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Farmer tastes sweetness of honey from stingless bees

By Robert Amalemba | November 26th 2016
Stanley Imbusi in his Ileho bee farm. He keeps sting-less bees for honey. By Chrispen Sechere.

Stanley Imbusi’s grandfather Lumbasio was a traditional medicine man whose trick for curing varied ailments was centred on honey from stingless bees found in Kakamega tropical rain forest.

Often, the grandfather would tag him along to comb the forest for the rare medicinal honey. Today, Imbusi is a renowned stingless bee farmer in Kakamega.

Imbusi recalls how they dug the ground and peeled tree backs to extract the honey with tested ability to cure many diseases.

In 1994, as a hobby of trapping the bees and keeping them at home, he made his first catcher-box that he set in the forest and carried the trapped stingless bee home.

That is how he started his meliponiculture venture.

“Increasing population around the forest affected the vegetation cover and distribution of the stingless bees, which is disappearing deeper into the forest. That is why I resolved to keeping them in my home where I planted flowers for their nectar,” says Imbusi.

He adds that after giving them nectar, the bees “pay back” by aiding pollination of macadamia trees in his compound.


Imbusi has over 60 hives with different breeds of the meliponines, ranging from Meliponula, Bocandei, Ferruginia to Hyporiconna, which he traps from Kakamega Forest and rears at home.

He made smaller hives compared to those the common honey bees inhabit, measuring 24 by 10 by 10 inches and 18 by 6 by 6 inches.

“You have to be careful to use dry timber lest the hives warp under severe weather conditions and attract predators like ants and flies, which feast on the bees or honey,” says Imbusi.

He gets an average three kilogrammes of honey from each hive for three months and sells it at Sh1,200 per kilo. He uses some at home, saying it provides steady supply of calories to the body.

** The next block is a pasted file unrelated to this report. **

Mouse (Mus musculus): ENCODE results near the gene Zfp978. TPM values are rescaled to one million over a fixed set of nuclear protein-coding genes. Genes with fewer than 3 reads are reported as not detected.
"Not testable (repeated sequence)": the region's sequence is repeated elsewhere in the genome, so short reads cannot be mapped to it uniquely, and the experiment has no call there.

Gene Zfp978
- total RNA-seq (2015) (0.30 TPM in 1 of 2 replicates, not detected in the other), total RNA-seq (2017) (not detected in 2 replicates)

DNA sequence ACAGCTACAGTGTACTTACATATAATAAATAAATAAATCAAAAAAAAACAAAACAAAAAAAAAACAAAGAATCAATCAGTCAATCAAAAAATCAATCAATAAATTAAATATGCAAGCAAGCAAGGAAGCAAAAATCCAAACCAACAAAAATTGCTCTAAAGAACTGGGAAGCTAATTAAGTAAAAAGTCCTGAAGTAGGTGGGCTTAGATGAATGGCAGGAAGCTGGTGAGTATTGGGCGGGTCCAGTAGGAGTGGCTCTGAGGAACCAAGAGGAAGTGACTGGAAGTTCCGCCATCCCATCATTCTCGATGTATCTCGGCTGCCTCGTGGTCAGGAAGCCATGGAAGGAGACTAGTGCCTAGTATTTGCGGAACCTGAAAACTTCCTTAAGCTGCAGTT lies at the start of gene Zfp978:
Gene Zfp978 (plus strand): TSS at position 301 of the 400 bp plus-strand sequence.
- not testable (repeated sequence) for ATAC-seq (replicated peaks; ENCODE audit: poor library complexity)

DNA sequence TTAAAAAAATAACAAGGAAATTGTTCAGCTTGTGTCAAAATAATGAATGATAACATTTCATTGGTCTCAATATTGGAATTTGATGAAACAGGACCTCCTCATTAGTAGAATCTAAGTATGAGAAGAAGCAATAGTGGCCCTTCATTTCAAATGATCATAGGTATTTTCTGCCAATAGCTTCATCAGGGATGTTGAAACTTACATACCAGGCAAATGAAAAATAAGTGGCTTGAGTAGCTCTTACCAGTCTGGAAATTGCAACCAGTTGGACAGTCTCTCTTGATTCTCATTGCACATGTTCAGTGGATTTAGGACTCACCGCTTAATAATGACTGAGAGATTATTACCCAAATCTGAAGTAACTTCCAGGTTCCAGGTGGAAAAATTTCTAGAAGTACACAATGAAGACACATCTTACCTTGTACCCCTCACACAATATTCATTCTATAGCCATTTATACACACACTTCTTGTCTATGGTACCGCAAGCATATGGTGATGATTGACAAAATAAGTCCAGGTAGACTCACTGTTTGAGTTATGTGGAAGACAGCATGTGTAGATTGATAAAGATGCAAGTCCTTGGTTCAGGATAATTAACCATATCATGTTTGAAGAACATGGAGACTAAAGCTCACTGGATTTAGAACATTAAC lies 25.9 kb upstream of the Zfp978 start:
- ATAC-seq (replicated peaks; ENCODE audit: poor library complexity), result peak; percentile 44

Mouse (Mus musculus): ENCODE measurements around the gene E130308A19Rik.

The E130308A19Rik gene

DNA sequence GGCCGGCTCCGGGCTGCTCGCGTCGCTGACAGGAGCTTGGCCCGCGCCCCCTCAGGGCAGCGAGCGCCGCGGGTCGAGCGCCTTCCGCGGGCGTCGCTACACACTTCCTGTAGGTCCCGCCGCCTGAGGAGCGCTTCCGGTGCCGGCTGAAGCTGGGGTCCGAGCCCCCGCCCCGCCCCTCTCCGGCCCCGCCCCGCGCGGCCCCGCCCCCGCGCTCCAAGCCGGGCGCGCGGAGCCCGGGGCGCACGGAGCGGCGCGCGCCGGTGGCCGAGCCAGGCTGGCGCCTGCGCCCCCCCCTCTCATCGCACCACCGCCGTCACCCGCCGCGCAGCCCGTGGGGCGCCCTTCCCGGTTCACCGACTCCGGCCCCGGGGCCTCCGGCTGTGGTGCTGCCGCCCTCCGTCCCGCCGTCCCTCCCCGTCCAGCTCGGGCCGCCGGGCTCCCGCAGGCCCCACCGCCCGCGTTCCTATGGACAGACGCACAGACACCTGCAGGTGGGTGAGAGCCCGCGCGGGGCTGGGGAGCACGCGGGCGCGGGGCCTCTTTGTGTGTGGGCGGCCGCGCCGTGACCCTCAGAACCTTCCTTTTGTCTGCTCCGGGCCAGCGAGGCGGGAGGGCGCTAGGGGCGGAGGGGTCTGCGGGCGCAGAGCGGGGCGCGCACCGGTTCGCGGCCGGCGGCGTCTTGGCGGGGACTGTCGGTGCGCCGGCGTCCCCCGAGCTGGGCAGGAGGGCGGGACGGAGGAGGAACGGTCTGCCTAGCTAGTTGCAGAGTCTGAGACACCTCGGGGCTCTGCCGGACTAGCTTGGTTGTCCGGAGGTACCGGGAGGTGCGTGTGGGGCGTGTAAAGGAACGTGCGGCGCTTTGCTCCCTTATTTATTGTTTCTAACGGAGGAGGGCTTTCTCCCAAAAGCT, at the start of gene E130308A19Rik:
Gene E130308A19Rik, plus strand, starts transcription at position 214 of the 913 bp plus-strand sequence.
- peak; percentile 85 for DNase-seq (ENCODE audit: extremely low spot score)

“Unlike the honey bees, the stingless kind only bite using their mouth without releasing venom. You can visit the hive without protection and get the honey,” he says.

Imbusi has won several awards from various agencies such as the International Centre of Insect Physiology and Ecology (Icipe), the National Environment Management Authority (Nema) and the Kenya Forest Service (KFS) for his exemplary works.

KFS Kakamega branch encourages bee keeping by allowing farmers to trap bees from the forest so as to recover native bee populations and restore biodiversity.

“Many people are unaware that meliponiculture is one of the untapped ventures in Kenya and there is demand for the honey believed to have medicinal value. We call on partners to help us build capacity of the population that lives along the forest,” says George Ayimo, a Kakamega forester.


He says the meliponines are of indigenous descent and super pollinators of fruit species like mangoes, watermelon, macadamia nuts and egg plants.

The pollination ability enhances the levels of food security, according to Ayimo who observed that “Few bees mean few pollinators, less crops and more poverty”.

Ayimo advised that the meliponines can only survive in tropical areas like the Kakamega Forest and potential farmers living around the forest can be allowed to trap them for domestication.

He fears that domesticating the stingless bees is so tasking that it is scaring off potential farmers.

Imbusi believes that with adequate sensitisation and training, the venture can be done in large scale.

“I have gone round the country to places like Makueni, West Pokot and Kitui to teach new farmers. You realise that there is little material to rely on apart from the hands-on experience we acquired when practising the trade,” says the farmer who sells his product to the local market.


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